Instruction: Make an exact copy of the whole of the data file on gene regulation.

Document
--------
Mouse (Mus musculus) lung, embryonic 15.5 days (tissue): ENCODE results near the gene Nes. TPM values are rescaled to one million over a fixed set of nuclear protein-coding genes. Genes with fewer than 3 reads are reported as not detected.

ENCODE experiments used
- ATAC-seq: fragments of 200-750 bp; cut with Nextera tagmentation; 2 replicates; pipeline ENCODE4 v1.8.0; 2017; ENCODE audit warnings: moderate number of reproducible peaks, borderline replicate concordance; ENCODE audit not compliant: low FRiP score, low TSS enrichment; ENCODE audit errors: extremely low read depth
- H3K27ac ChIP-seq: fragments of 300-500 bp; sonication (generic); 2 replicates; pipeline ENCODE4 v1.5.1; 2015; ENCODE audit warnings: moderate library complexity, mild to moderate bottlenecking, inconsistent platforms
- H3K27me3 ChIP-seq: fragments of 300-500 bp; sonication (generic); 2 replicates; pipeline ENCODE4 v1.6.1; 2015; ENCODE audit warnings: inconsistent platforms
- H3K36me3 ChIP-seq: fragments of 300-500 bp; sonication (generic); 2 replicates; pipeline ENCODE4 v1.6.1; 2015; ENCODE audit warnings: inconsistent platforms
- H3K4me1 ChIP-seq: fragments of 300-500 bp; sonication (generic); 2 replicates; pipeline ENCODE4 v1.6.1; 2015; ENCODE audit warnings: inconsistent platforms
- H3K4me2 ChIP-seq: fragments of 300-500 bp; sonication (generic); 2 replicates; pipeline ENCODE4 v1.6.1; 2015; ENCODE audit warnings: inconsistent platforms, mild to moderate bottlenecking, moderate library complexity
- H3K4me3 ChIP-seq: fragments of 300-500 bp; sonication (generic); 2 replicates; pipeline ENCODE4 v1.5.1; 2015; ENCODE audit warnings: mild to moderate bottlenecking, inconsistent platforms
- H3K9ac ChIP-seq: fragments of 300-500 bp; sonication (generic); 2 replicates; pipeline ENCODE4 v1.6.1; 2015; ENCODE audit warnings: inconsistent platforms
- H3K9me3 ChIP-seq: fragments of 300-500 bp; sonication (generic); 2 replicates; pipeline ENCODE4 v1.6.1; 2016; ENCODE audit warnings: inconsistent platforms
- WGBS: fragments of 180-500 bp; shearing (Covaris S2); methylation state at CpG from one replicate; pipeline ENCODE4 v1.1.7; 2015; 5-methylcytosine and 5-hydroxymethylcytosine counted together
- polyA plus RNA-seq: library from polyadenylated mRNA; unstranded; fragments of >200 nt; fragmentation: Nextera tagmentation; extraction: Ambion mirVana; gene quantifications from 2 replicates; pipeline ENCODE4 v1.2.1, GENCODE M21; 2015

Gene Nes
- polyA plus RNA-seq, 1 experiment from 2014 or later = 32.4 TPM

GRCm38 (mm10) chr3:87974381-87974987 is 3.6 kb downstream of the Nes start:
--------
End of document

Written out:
Mouse (Mus musculus) lung, embryonic 15.5 days (tissue): ENCODE results near the gene Nes. TPM values are rescaled to one million over a fixed set of nuclear protein-coding genes. Genes with fewer than 3 reads are reported as not detected.

ENCODE experiments used
- ATAC-seq: fragments of 200-750 bp; cut with Nextera tagmentation; 2 replicates; pipeline ENCODE4 v1.8.0; 2017; ENCODE audit warnings: moderate number of reproducible peaks, borderline replicate concordance; ENCODE audit not compliant: low FRiP score, low TSS enrichment; ENCODE audit errors: extremely low read depth
- H3K27ac ChIP-seq: fragments of 300-500 bp; sonication (generic); 2 replicates; pipeline ENCODE4 v1.5.1; 2015; ENCODE audit warnings: moderate library complexity, mild to moderate bottlenecking, inconsistent platforms
- H3K27me3 ChIP-seq: fragments of 300-500 bp; sonication (generic); 2 replicates; pipeline ENCODE4 v1.6.1; 2015; ENCODE audit warnings: inconsistent platforms
- H3K36me3 ChIP-seq: fragments of 300-500 bp; sonication (generic); 2 replicates; pipeline ENCODE4 v1.6.1; 2015; ENCODE audit warnings: inconsistent platforms
- H3K4me1 ChIP-seq: fragments of 300-500 bp; sonication (generic); 2 replicates; pipeline ENCODE4 v1.6.1; 2015; ENCODE audit warnings: inconsistent platforms
- H3K4me2 ChIP-seq: fragments of 300-500 bp; sonication (generic); 2 replicates; pipeline ENCODE4 v1.6.1; 2015; ENCODE audit warnings: inconsistent platforms, mild to moderate bottlenecking, moderate library complexity
- H3K4me3 ChIP-seq: fragments of 300-500 bp; sonication (generic); 2 replicates; pipeline ENCODE4 v1.5.1; 2015; ENCODE audit warnings: mild to moderate bottlenecking, inconsistent platforms
- H3K9ac ChIP-seq: fragments of 300-500 bp; sonication (generic); 2 replicates; pipeline ENCODE4 v1.6.1; 2015; ENCODE audit warnings: inconsistent platforms
- H3K9me3 ChIP-seq: fragments of 300-500 bp; sonication (generic); 2 replicates; pipeline ENCODE4 v1.6.1; 2016; ENCODE audit warnings: inconsistent platforms
- WGBS: fragments of 180-500 bp; shearing (Covaris S2); methylation state at CpG from one replicate; pipeline ENCODE4 v1.1.7; 2015; 5-methylcytosine and 5-hydroxymethylcytosine counted together
- polyA plus RNA-seq: library from polyadenylated mRNA; unstranded; fragments of >200 nt; fragmentation: Nextera tagmentation; extraction: Ambion mirVana; gene quantifications from 2 replicates; pipeline ENCODE4 v1.2.1, GENCODE M21; 2015

Gene Nes
- polyA plus RNA-seq, 1 experiment from 2014 or later = 32.4 TPM

GRCm38 (mm10) chr3:87974381-87974987 is 3.6 kb downstream of the Nes start: